Through the Verizon Innovative Learning Schools (VILS) initiative, we work with schools that are committed to transforming learning environments with always-available access to technology and powerful, personalized learning. We’ve even created a blueprint for schools to help them successfully navigate this journey. Undertaking this transformation is a challenge, and requires buy-in and commitment from district leadership, school administrators, and teachers in order to be successful.
Over the past two years, we’ve witnessed how building a strong school community and culture of support is critical to success. It’s important for schools to focus on creating a true sense of family and connecting with other schools around the country.
If you’ve ever visited Hawaii, you have probably heard the Hawaiian word ‘ohana. ‘Ohana means family, and describes not only the literal family unit, but also the strong community bonds that form among groups. We have two VILS schools located on the island of Maui — Kalama and Lokelani Intermediate Schools. Despite being on the same island, each school is strikingly different and has its own distinct culture. One is situated in the rural upcountry, and the other is located just up the road from the beach. Due to their geographic isolation from the rest of the VILS schools on the mainland, it’s even more critical for Kalama and Lokelani to build community among their teachers, and to connect virtually with other VILS sites.
— Jacinto Noriega III (@haseentoe) May 16, 2016
To help the Maui schools focus on these goals, we held an all-day workshop that focused on building ‘ohana among Kalama and Lokelani’s teachers, and creating connections to help them strengthen their digital ‘ohana with other VILS schools. We brought in educators from two VILS sites in Vista, Calif., to help lead sessions on powerful use of technology and to show teachers how they can collaborate digitally beyond of the classroom walls. The Vista team represented two schools (Rancho Minerva Middle School and Vista Innovation & Design Academy) who are wrapping up their second full year in the VILS initiative. Throughout the day, we focused on creating a safe, non-threatening environment for Maui teachers to share their victories, needs, concerns, and lessons learned from their first year navigating the digital transformation journey.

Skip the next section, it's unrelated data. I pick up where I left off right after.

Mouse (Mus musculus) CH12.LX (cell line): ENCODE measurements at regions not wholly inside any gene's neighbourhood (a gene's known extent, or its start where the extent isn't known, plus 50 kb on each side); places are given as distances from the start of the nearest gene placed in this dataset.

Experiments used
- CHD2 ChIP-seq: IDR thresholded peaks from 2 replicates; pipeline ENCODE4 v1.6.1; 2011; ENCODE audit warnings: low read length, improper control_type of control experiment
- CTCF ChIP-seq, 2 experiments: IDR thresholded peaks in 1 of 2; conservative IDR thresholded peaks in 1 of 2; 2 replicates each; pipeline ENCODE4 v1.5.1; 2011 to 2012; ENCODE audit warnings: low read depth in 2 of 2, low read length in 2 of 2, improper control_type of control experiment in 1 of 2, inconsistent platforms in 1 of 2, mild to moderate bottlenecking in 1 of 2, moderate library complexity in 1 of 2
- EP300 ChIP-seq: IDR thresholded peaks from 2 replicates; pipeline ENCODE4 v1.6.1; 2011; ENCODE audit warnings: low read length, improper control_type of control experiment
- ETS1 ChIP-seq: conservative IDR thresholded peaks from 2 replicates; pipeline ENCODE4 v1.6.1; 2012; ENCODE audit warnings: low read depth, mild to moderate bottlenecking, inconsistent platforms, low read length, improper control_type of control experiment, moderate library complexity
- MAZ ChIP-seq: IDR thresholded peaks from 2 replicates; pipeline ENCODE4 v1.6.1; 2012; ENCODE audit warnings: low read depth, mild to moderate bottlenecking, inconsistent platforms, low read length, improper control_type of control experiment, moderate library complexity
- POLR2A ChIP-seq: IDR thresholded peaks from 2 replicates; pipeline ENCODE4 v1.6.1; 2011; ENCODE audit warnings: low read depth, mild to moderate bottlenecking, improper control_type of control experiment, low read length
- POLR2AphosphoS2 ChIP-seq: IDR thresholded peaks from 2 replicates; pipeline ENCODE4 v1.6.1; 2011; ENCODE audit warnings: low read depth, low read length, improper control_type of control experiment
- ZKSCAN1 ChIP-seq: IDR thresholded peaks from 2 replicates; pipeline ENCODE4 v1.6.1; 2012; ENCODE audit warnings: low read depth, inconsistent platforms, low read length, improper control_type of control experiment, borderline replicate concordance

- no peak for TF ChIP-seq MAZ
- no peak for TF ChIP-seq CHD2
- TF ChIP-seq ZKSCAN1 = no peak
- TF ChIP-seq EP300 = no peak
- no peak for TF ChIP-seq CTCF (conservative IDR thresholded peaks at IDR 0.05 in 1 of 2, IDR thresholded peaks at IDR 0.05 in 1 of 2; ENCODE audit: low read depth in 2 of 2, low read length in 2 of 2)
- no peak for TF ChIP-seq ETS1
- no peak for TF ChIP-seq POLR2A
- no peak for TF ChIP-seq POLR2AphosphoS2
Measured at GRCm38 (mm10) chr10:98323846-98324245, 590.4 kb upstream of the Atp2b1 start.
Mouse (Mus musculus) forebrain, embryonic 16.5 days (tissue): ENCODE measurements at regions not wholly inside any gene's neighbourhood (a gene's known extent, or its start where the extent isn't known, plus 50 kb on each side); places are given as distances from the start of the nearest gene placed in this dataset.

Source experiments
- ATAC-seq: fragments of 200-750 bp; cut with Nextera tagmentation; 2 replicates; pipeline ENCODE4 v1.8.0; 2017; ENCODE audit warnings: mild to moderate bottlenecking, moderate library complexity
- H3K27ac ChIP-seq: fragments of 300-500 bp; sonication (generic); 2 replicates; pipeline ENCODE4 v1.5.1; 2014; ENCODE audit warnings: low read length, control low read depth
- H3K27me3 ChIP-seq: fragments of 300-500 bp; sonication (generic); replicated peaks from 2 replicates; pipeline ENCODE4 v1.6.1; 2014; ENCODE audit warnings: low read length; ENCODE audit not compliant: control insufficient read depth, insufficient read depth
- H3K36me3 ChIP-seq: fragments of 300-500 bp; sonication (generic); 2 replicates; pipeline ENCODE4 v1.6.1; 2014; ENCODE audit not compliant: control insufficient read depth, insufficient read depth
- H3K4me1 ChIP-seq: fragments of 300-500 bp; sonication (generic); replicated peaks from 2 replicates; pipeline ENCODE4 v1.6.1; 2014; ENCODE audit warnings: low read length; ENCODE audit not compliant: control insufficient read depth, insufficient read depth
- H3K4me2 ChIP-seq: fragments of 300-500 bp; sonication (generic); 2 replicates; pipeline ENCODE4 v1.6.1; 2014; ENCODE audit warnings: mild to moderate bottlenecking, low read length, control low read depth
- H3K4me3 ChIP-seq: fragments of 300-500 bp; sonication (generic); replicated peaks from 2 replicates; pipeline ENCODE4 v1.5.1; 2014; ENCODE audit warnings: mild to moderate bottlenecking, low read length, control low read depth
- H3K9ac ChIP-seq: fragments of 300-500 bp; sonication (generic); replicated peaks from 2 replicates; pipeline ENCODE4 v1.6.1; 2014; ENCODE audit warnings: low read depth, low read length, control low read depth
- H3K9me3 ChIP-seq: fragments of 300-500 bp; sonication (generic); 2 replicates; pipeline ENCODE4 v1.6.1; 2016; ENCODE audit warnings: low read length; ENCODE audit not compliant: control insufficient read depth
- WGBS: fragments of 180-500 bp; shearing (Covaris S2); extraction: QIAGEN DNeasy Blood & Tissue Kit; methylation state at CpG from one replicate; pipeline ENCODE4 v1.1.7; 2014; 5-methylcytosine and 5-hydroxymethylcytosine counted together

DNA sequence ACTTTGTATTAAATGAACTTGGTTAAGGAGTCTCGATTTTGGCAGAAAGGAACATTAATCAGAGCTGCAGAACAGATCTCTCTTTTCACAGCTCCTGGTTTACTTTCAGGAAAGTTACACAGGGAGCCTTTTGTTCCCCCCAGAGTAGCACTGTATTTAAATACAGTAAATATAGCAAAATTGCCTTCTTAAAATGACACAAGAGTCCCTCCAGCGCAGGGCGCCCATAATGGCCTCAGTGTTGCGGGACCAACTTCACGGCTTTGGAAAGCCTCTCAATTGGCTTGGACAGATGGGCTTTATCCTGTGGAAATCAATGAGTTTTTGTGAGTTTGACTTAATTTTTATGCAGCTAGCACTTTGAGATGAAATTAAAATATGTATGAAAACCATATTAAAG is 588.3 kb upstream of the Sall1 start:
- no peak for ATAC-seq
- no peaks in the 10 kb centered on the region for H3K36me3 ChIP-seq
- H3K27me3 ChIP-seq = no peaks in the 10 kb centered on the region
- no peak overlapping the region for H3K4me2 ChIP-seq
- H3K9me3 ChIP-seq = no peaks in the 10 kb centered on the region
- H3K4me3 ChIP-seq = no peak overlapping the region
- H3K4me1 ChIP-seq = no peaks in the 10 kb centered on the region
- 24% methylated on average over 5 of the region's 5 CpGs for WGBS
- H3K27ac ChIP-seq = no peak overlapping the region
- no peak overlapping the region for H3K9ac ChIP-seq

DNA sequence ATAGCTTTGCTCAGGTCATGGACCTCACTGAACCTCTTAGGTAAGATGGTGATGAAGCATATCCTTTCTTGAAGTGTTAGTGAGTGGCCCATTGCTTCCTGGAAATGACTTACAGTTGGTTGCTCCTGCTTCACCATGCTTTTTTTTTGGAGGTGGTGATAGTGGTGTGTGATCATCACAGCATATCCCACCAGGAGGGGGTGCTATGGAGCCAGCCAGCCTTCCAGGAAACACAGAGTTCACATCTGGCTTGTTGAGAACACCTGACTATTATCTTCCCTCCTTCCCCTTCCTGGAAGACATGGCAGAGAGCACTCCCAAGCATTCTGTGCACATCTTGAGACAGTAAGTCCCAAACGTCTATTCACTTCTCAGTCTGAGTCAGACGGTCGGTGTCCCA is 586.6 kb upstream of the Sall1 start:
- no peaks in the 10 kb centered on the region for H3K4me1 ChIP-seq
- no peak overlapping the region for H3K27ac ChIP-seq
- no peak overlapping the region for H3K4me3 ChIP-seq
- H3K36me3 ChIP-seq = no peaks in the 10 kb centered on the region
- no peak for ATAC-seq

— Jacinto Noriega III (@haseentoe) May 14, 2016
Creating an open school culture that encourages these candid conversations is essential to success. Each school’s ‘ohana should strive to foster this environment. We like to think of our community of VILS sites as one big happy ‘ohana, and it’s our goal to encourage teachers across the project to collaborate with one another and be open to sharing virtually. Every school is unique and faces its own challenges along the way, but each has made a huge commitment to provide learners with access to technology and foster powerful learning environments.